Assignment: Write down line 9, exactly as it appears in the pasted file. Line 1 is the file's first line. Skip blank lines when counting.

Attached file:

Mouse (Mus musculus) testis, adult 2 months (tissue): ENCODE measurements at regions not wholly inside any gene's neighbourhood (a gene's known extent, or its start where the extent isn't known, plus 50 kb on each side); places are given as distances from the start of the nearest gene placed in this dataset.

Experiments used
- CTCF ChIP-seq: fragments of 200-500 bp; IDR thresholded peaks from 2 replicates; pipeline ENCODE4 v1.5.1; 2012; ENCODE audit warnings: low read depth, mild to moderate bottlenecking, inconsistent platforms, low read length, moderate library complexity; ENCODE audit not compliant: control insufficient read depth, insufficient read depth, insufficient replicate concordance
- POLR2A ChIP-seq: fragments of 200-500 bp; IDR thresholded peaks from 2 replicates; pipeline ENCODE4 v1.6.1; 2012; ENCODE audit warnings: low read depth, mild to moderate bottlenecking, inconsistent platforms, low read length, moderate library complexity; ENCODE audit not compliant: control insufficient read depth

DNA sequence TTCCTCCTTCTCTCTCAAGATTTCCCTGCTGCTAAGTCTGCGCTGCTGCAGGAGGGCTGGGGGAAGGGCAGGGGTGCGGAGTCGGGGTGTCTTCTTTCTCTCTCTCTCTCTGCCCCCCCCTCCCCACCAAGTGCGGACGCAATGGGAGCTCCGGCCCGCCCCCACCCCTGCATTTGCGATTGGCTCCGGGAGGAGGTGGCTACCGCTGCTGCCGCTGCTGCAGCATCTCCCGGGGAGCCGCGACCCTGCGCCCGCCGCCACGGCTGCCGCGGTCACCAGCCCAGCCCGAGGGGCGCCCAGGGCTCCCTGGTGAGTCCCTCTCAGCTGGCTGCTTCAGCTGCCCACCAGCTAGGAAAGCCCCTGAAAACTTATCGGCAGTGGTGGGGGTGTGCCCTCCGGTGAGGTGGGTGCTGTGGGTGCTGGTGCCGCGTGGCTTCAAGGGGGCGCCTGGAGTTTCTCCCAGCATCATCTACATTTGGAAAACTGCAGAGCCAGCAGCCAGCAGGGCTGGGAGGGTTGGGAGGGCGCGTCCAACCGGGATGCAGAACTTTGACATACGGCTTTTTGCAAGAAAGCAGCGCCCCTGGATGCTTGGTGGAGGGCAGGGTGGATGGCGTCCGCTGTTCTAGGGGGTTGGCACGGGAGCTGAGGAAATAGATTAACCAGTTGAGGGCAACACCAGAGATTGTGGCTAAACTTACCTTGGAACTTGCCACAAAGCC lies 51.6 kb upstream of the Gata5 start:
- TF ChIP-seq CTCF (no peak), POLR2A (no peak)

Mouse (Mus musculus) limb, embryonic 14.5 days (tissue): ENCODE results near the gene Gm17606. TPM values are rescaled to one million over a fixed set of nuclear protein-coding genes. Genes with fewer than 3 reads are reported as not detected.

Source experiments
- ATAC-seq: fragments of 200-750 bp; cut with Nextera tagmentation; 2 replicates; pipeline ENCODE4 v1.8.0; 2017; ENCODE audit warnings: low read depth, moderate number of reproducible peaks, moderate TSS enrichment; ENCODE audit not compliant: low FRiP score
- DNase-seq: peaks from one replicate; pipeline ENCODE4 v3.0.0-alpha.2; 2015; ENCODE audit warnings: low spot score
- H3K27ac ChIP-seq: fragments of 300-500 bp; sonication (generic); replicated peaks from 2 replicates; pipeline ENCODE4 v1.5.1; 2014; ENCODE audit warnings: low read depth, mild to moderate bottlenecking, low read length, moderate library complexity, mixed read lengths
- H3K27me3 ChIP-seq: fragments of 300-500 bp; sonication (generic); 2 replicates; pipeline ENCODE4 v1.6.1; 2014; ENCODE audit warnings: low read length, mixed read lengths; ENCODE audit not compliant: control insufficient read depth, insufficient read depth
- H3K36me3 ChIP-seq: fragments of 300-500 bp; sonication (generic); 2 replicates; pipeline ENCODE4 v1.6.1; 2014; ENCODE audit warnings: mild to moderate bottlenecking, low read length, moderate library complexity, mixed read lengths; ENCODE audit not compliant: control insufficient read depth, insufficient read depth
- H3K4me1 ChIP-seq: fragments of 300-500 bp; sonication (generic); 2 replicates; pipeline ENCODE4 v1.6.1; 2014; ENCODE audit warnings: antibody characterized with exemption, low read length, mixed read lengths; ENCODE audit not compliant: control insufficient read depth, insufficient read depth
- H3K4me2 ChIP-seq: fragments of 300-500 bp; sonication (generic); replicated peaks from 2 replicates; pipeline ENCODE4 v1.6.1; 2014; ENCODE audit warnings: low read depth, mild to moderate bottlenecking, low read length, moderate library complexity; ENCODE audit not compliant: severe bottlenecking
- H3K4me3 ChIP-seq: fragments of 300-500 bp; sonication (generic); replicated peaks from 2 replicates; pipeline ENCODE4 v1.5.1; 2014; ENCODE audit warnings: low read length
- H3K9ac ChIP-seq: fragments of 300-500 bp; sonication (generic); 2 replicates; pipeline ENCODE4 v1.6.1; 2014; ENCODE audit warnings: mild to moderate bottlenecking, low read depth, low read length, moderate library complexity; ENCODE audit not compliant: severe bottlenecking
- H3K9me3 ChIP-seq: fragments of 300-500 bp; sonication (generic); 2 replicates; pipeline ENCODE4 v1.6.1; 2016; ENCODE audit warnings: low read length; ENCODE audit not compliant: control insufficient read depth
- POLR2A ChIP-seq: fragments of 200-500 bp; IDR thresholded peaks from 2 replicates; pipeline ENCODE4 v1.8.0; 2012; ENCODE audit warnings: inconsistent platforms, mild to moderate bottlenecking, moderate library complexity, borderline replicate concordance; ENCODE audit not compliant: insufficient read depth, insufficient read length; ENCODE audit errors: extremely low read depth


- ATAC-seq: fragments of 200-750 bp; cut with Nextera tagmentation; 2 replicates; pipeline ENCODE4 v1.8.0; 2017; ENCODE audit warnings: low read depth, moderate number of reproducible peaks, moderate TSS enrichment; ENCODE audit not compliant: low FRiP score